year = "2015",
month = sep,
day = "30",
doi = "10.1371/journal.pone.0139505",
language = "English",
journal = "PLoS ONE",
issn = "1932-6203",
publisher = "Public Library of Science",

}

RIS

TY - JOUR

T1 - Exploiting human resource requirements to infer human movement patterns for use in modelling disease transmission systems

T2 - an example from Eastern Province, Zambia

AU - Alderton, Simon

AU - Noble, Jason

AU - Schaten, Kathrin

AU - Wellburn, Susan C.

AU - Atkinson, Peter Michael

PY - 2015/9/30

Y1 - 2015/9/30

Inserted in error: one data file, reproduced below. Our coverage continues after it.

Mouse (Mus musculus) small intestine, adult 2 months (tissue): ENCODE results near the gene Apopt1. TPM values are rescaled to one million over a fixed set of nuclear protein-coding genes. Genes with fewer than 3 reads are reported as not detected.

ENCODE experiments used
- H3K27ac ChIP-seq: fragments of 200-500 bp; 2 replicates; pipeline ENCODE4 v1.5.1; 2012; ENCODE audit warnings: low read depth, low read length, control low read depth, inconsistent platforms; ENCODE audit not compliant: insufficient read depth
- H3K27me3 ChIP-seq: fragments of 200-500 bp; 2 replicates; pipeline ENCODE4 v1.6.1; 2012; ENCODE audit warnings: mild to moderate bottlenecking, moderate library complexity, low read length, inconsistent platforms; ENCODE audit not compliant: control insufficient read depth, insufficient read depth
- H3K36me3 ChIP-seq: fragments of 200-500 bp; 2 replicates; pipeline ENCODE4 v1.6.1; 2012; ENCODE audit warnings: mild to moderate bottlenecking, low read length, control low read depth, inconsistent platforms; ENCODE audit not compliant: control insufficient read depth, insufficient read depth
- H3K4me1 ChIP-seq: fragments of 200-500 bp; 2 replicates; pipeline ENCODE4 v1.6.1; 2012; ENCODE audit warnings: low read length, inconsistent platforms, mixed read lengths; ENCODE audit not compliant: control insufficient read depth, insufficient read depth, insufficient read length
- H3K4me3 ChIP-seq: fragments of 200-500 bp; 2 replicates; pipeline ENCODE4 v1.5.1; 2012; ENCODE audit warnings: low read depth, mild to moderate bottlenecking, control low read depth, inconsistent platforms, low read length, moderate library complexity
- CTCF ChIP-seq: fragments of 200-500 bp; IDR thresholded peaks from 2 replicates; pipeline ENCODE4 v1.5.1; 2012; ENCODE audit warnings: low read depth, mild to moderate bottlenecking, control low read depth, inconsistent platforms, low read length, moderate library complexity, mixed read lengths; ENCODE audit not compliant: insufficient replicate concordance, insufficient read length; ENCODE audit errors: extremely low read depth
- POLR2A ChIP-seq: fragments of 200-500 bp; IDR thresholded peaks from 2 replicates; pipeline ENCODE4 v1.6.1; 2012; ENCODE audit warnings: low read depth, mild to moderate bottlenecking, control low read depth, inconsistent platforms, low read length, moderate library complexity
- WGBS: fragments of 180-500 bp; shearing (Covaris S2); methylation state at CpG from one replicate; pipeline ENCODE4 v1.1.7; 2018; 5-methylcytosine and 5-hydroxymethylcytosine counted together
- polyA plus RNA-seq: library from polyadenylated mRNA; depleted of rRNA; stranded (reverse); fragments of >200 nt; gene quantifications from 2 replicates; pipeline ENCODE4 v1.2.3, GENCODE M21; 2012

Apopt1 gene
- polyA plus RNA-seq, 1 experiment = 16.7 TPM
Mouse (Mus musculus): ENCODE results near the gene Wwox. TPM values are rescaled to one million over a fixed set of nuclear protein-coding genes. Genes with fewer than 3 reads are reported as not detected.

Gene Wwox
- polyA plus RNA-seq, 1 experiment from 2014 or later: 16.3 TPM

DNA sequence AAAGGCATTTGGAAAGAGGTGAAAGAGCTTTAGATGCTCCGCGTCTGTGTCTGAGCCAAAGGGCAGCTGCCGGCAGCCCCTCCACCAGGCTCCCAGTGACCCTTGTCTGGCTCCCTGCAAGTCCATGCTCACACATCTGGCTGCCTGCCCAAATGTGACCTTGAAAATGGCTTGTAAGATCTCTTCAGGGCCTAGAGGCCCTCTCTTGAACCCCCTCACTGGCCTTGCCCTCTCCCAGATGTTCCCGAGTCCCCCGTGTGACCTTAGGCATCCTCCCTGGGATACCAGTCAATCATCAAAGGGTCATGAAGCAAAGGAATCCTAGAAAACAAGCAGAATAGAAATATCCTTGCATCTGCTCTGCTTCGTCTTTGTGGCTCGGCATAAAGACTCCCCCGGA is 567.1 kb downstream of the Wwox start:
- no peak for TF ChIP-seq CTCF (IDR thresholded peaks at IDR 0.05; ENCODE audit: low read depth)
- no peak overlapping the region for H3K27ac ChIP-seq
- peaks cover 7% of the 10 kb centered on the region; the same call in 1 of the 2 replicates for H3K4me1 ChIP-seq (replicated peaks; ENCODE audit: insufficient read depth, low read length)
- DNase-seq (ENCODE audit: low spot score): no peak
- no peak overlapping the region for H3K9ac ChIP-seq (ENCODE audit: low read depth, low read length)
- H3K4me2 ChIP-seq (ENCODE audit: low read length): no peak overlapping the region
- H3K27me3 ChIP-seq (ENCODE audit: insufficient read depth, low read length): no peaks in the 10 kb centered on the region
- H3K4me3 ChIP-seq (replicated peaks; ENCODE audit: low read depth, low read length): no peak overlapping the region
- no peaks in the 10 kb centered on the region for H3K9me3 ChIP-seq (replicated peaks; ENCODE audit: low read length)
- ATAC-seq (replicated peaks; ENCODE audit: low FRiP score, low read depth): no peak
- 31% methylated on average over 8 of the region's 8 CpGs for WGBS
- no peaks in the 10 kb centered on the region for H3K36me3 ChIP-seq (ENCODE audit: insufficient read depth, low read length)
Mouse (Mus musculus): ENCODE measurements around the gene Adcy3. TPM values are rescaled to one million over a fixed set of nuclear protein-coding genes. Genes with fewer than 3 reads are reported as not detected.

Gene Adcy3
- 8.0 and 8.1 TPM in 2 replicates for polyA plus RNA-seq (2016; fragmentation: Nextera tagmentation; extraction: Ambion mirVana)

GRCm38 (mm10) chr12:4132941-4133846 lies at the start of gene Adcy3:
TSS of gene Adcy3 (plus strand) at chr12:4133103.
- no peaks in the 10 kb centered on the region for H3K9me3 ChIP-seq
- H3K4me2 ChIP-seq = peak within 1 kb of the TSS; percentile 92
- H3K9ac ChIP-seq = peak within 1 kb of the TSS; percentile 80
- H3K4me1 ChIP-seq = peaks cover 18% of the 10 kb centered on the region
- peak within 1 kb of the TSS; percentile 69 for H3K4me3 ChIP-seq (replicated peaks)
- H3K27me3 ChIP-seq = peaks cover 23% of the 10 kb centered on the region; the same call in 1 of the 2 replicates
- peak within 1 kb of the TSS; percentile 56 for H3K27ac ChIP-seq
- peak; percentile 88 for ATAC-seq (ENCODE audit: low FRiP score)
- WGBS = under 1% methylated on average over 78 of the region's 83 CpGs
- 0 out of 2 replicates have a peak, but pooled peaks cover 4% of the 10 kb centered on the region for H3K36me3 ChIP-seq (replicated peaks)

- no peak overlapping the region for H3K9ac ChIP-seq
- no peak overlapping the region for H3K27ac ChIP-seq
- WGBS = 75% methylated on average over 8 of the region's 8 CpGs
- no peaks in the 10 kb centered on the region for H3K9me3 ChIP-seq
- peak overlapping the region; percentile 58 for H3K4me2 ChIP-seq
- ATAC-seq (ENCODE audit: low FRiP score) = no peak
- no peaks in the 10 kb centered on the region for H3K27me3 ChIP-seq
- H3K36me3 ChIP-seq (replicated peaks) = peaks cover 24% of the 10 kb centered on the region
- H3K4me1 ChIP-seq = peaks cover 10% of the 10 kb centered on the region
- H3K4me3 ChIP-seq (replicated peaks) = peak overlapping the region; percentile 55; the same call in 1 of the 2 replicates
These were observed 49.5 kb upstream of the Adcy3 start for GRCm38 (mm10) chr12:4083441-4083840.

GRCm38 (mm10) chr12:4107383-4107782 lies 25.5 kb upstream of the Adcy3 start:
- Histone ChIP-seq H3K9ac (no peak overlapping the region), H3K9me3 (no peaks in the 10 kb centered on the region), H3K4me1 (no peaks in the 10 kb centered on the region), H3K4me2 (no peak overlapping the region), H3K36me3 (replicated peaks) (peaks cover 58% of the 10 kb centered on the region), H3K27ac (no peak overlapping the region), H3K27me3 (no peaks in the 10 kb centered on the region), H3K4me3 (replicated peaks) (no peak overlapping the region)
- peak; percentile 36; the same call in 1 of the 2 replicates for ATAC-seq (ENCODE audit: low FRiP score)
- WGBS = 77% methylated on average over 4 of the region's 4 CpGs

N2 - In this research, an agent-based model (ABM) was developed to generate human movement routes between homes and water resources in a rural setting, given commonly available geospatial datasets on population distribution, land cover and landscape resources. ABMs are an object-oriented computational approach to modelling a system, focusing on the interactions of autonomous agents, and aiming to assess the impact of these agents and their interactions on the system as a whole. An A* pathfinding algorithm was implemented to produce walking routes, given data on the terrain in the area. A* is an extension of Dijkstra’s algorithm with an enhanced time performance through the use of heuristics. In this example, it was possible to impute daily activity movement patterns to the water resource for all villages in a 75 km long study transect across the Luangwa Valley, Zambia, and the simulated human movements were statistically similar to empirical observations on travel times to the water resource (Chi-squared, 95% confidence interval). This indicates that it is possible to produce realistic data regarding human movements without costly measurement as is commonly achieved, for example, through GPS, or retrospective or real-time diaries. The approach is transferable between different geographical locations, and the product can be useful in providing an insight into human movement patterns, and therefore has use in many human exposure-related applications, specifically epidemiological research in rural areas, where spatial heterogeneity in the disease landscape, and space-time proximity of individuals, can play a crucial role in disease spread.